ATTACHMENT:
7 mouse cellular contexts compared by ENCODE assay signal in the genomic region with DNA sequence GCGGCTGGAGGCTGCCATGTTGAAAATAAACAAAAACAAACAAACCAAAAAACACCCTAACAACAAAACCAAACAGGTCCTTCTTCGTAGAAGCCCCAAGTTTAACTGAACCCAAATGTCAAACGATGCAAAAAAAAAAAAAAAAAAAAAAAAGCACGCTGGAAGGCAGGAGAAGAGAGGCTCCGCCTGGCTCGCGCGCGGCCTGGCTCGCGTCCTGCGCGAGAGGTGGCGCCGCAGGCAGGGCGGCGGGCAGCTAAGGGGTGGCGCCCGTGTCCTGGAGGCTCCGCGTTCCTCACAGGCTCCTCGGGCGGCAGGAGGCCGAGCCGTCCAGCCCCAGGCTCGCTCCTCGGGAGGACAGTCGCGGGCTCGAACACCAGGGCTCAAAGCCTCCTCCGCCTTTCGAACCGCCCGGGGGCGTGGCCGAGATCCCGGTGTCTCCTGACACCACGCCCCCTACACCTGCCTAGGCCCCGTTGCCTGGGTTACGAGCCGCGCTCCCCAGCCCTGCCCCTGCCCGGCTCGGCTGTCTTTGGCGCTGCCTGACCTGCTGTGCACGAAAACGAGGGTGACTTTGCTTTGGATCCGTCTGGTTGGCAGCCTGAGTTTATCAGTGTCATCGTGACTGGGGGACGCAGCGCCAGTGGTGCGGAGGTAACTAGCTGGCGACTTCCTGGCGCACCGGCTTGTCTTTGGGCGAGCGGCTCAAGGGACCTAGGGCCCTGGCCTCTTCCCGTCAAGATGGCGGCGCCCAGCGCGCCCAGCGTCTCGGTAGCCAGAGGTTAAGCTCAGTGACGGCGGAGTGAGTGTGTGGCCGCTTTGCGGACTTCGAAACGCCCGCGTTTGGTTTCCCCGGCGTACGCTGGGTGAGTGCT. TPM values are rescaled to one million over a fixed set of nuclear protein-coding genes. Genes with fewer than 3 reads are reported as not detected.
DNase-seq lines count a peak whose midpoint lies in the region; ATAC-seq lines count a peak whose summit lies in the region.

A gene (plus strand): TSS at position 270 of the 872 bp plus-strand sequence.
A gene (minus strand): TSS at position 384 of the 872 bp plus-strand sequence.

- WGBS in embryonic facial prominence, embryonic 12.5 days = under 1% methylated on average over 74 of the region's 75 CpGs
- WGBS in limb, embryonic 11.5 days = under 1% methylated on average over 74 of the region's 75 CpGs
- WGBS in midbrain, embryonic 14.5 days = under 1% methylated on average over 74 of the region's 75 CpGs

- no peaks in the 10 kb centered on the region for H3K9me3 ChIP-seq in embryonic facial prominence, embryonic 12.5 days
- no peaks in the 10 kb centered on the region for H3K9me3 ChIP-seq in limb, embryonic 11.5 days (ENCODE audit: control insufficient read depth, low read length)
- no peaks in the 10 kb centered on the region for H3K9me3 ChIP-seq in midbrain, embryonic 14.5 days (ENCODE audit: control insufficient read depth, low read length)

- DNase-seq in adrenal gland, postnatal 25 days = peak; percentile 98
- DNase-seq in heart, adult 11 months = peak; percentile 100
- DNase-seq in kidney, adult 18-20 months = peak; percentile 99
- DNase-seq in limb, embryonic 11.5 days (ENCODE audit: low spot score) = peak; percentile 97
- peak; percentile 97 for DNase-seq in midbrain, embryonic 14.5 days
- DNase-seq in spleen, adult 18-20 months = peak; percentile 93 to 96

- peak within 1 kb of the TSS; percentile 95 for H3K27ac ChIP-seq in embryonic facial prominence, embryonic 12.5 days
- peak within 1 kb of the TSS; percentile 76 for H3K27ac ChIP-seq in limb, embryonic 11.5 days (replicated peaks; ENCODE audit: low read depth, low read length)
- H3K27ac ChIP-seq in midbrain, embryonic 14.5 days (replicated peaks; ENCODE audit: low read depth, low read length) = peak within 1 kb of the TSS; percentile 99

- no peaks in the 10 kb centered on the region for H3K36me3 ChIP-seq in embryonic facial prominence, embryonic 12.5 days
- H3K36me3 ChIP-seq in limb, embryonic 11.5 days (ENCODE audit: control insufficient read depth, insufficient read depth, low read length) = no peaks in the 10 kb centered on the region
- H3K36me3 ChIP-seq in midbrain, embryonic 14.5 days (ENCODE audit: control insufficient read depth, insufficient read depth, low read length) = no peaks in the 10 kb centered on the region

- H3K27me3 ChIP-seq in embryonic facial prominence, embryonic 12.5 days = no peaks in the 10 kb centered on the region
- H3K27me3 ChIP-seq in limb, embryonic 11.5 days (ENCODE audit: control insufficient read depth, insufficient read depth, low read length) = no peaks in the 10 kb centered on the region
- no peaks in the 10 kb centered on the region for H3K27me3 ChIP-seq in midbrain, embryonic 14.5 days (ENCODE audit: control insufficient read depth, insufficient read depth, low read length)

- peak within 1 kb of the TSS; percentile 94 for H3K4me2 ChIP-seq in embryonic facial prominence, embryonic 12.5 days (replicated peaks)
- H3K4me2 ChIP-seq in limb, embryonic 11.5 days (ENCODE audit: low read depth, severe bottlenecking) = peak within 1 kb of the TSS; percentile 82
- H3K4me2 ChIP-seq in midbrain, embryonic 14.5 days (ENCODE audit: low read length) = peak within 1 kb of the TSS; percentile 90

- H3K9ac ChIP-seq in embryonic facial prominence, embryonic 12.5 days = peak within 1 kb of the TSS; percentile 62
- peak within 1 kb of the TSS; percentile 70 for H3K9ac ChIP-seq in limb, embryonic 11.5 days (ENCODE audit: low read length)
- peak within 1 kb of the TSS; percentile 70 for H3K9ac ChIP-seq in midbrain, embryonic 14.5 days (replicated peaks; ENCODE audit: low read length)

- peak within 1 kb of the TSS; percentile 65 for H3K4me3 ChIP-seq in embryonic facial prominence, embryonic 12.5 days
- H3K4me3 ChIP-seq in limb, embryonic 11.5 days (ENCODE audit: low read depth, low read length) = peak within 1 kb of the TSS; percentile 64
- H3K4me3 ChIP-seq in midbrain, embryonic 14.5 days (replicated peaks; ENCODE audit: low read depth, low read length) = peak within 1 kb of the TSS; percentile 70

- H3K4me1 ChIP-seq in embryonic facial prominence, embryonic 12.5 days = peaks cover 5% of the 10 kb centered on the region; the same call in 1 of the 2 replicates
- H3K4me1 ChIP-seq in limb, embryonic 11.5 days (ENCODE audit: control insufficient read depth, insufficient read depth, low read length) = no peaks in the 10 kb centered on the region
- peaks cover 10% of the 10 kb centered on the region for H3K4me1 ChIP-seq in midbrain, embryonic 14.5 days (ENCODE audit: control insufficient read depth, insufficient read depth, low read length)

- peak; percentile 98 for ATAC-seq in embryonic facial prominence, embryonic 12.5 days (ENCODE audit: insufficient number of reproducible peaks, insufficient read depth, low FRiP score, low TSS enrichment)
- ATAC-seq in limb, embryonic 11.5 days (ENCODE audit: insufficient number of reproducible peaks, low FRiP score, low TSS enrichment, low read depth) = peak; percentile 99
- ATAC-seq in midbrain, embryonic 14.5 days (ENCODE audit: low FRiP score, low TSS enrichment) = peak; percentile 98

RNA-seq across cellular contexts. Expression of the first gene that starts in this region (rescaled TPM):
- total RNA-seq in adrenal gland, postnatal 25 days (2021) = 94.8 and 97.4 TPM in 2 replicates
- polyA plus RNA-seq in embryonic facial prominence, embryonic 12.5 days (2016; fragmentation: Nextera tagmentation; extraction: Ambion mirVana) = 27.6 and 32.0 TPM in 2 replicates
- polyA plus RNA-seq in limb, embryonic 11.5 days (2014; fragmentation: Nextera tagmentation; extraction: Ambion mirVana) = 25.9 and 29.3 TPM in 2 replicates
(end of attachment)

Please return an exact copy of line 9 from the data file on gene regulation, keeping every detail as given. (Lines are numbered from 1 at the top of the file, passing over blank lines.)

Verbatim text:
- no peaks in the 10 kb centered on the region for H3K9me3 ChIP-seq in limb, embryonic 11.5 days (ENCODE audit: control insufficient read depth, low read length)